[FFmpeg-user] Zeranoe Windows builds spiking CPU to 100% randomly
sheen.andy at googlemail.com
Fri Jul 13 09:31:53 CEST 2012
Kyle Schwarz wrote on Fri 13 Jul at 1:32 UK time
>> Can't easily see a 64-bit gdb, yes, I can build a 32 bit version and see
>> if the same problem occurs, but it does point to a race condition in the
>> wingw implementation of pthreads at the moment.
> I'm unable to reproduce this error. It could be because I'm not on my
> powerful desktop, or it could be something else.
> Could you give me the most basic command line that still produces the
> issue with my latest builds (299387e)?
ffmpeg -i 7416_20120706235700.mpg -c:v libx264 nul.mp4
That short enough?
It's much easier to see the spikes with -pass 1 though.
ffmpeg -i 7416_20120706235700.mpg -pass 1 -c:v libx264 nul.mp4
where the file is a MPEG TS file. I have reproduced where the data file
is a .mkv file too (although interestingly, the spiking does seem to be
little less frequent). If you want an upload of the data, please let me
know where/how much you want (it'll probably need to be a fair chunk to
really show the problem - I don't think a 10M dump will show it).
The command line I normally use is:
ffmpeg -y -loglevel info -i 7416_20120706232700.mpg -r 25 -ss 0:0:0 -t
0:10:00 -map 0:0 -pass 1 -preset fast -tune film -profile high
-fastfirstpass 1 -c:v libx264 -b:v 1200k -threads 8 -f mp4 -an nul
Funnily enough, I have never seen the problem with -pass 2 in the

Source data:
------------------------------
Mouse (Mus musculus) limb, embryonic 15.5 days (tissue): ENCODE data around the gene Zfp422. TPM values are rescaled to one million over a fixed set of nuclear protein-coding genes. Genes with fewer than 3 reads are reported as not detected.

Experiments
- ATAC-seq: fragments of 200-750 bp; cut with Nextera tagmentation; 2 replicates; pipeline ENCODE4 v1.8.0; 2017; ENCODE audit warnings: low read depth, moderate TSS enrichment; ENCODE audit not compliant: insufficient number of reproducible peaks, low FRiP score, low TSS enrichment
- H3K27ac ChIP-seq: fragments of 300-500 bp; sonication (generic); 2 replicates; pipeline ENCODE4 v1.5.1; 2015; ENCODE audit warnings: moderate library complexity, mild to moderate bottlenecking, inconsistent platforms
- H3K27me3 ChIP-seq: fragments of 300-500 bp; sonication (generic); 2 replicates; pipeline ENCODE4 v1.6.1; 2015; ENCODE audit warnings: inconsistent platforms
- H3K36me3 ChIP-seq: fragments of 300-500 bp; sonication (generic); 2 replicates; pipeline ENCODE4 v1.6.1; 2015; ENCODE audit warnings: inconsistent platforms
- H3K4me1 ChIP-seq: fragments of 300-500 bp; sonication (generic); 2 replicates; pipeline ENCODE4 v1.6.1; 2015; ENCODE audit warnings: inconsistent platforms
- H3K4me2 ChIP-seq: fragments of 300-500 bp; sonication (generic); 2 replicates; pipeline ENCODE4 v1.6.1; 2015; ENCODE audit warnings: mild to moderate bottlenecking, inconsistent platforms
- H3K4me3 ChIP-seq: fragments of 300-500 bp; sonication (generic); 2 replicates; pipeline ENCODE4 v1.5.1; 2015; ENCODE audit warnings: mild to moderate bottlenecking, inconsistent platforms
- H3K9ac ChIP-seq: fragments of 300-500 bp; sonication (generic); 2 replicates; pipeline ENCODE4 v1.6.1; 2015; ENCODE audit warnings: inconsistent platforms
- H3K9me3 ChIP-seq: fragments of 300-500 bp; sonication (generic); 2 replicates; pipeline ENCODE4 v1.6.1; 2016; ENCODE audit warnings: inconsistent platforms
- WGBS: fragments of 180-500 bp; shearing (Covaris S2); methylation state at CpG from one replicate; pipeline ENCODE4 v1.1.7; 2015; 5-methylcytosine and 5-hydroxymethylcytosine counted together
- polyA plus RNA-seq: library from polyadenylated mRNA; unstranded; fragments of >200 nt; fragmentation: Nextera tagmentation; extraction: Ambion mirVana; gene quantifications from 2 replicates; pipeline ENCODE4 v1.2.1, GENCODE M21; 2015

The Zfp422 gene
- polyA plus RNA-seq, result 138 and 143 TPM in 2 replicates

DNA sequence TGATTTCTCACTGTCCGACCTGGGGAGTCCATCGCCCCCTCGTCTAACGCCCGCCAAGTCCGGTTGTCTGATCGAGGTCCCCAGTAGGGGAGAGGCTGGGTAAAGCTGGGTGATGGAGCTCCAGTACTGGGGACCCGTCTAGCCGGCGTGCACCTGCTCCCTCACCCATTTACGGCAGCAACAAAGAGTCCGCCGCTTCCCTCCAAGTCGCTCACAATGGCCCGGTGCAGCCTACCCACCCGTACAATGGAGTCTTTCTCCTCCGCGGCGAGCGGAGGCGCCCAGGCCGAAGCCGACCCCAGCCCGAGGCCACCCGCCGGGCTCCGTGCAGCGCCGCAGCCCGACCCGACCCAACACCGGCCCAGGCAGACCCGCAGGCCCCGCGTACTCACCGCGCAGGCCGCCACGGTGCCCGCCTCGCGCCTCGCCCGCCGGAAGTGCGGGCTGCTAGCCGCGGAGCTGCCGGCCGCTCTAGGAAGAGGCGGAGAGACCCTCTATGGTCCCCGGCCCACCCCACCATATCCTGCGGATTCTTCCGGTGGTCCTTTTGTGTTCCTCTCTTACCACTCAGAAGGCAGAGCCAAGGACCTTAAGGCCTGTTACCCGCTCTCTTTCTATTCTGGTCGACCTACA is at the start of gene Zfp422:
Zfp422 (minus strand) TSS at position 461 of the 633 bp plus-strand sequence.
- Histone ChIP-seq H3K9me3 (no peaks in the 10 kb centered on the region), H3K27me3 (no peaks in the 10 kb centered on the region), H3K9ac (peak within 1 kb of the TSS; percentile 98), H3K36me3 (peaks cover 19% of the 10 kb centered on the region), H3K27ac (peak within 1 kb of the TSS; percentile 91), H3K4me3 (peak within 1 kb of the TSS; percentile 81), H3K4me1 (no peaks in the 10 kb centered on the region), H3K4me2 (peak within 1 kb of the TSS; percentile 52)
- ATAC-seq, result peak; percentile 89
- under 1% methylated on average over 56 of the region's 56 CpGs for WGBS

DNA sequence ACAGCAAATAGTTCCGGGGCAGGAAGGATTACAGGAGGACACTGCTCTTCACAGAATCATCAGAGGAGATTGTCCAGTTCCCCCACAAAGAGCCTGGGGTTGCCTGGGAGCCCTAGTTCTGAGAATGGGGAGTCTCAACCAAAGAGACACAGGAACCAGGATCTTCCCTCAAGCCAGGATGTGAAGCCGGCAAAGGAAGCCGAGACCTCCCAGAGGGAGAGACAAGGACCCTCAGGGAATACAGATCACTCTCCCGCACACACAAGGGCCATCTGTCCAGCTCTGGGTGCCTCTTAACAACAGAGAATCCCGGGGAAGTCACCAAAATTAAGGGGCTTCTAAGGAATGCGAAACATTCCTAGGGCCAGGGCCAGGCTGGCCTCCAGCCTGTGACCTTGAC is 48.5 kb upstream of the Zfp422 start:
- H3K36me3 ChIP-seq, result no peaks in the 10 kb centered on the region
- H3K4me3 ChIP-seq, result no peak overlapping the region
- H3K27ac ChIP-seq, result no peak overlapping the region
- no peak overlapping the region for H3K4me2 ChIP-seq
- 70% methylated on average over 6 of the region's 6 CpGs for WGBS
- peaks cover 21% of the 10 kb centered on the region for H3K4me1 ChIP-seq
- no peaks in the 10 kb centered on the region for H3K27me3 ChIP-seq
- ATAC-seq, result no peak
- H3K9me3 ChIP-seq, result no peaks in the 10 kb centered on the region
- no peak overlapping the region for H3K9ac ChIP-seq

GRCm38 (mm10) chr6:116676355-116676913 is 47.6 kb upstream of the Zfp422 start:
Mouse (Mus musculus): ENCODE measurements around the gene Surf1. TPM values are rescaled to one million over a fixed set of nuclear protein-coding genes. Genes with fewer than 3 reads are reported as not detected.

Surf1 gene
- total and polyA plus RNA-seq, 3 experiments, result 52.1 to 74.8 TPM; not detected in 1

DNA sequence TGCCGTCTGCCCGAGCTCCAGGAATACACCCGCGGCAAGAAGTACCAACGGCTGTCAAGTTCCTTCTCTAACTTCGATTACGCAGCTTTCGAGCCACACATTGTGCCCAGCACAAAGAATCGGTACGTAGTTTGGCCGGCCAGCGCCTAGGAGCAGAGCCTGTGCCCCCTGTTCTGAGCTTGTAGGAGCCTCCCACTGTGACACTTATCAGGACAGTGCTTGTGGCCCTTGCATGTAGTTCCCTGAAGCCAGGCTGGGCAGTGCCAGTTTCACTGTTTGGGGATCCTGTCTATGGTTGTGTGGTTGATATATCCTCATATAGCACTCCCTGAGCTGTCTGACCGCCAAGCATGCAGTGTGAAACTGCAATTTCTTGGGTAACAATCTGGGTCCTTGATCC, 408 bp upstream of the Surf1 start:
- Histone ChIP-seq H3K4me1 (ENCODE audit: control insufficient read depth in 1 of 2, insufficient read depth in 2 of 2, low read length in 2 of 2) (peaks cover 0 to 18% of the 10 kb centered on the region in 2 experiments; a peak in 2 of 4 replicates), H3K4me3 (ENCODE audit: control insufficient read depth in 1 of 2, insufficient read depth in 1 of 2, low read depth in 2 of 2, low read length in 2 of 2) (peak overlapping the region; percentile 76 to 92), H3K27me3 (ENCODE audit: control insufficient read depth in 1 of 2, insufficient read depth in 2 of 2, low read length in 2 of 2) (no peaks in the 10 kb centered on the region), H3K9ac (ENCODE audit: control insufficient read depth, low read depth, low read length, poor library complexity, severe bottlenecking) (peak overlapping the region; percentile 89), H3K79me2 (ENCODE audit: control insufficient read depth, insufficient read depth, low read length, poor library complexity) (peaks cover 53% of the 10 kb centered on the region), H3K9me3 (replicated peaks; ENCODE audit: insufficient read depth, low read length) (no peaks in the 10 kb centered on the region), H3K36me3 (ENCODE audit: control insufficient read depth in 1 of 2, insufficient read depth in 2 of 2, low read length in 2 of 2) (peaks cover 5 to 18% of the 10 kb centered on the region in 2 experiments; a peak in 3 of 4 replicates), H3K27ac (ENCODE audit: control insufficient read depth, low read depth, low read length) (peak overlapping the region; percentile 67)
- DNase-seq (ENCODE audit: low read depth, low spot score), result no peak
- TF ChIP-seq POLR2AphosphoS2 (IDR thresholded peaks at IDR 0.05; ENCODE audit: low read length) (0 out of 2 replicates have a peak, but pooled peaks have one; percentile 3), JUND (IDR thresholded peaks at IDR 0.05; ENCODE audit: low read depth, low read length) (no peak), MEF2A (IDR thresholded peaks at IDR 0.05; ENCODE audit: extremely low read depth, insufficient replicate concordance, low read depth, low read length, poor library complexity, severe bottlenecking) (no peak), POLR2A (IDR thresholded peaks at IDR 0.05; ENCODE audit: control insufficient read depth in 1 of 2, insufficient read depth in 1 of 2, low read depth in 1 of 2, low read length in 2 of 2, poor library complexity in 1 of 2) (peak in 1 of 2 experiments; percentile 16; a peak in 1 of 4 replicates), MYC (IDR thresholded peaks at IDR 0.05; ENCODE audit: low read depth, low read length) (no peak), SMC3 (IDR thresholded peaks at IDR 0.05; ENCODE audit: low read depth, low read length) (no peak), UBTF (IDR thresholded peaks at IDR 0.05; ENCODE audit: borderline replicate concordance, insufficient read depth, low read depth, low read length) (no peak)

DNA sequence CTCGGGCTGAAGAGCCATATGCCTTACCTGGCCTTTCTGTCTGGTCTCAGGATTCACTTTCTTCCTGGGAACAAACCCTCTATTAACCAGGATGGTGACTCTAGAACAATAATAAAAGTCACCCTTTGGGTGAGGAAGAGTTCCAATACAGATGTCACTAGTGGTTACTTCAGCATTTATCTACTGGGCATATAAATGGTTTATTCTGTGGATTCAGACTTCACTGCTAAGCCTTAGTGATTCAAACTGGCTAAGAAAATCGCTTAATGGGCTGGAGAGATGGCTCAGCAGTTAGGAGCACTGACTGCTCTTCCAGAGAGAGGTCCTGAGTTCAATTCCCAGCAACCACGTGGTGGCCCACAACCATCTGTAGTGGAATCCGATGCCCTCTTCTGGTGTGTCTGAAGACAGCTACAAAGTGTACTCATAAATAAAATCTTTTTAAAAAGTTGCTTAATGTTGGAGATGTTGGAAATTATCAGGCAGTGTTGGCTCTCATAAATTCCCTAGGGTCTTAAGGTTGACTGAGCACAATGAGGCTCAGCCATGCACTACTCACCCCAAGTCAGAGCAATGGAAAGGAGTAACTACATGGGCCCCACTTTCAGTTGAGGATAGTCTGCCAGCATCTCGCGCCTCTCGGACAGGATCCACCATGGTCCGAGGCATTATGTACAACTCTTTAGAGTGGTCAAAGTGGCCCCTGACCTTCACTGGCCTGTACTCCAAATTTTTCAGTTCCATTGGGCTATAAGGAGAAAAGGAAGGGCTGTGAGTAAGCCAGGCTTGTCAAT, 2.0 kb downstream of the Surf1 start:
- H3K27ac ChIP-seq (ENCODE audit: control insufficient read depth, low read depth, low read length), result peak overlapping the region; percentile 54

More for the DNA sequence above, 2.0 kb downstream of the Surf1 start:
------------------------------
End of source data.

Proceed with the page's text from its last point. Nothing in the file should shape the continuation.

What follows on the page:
command line. I.e.
ffmpeg -i 7416_20120706235700.mpg -pass 1 -c:v libx264 -b:v 1200k -c:a
shows the problem (averages ~50% CPU use with spikes and the counter
ffmpeg -i 7416_20120706235700.mpg -pass 2 -c:v libx264 -b:v 1200k -c:a
works correctly (uses ~100% of the CPU, but never freezes the counter).
Just to prove I'm using your latest build, here's the first part of the
ffmpeg version N-42347-g299387e Copyright (c) 2000-2012 the FFmpeg
built on Jul 8 2012 15:48:29 with gcc 4.7.1
configuration: --enable-gpl --enable-version3 --disable-w32threads
--enable-runtime-cpudetect --enable-avisynth --enab
le-bzlib --enable-frei0r --enable-libass --enable-libcelt
--enable-libopencore-amrnb --enable-libopencore-amrwb --enable
-libfreetype --enable-libgsm --enable-libmp3lame --enable-libnut
--enable-libopenjpeg --enable-librtmp --enable-libschro
edinger --enable-libspeex --enable-libtheora --enable-libutvideo
--enable-libvo-aacenc --enable-libvo-amrwbenc --enable-
libvorbis --enable-libvpx --enable-libx264 --enable-libxavs
libavutil 51. 64.100 / 51. 64.100
libavcodec 54. 33.100 / 54. 33.100
libavformat 54. 15.102 / 54. 15.102
libavdevice 54. 1.100 / 54. 1.100
libavfilter 3. 1.100 / 3. 1.100
libswscale 2. 1.100 / 2. 1.100
libswresample 0. 15.100 / 0. 15.100
libpostproc 52. 0.100 / 52. 0.100
> The reason I use pthread/winpthreads instead of w32thread is because
> many more packages on Linux support pthread then do w32thread. I also
> believe the code base to be stable and a good thread management solution.
Fair point... well made :)
> You can also compile gdb with the toolchain you used to compile FFmpeg,
> if your interested.
Good idea. I'll try that over the weekend :)
> Best regards,
> Kyle Schwarz (Zeranoe)
Thanks for providing all this - it is appreciated (your mingw script was
the first time I managed to configure a build environment that worked
*properly* for Windows builds of ffmpeg)
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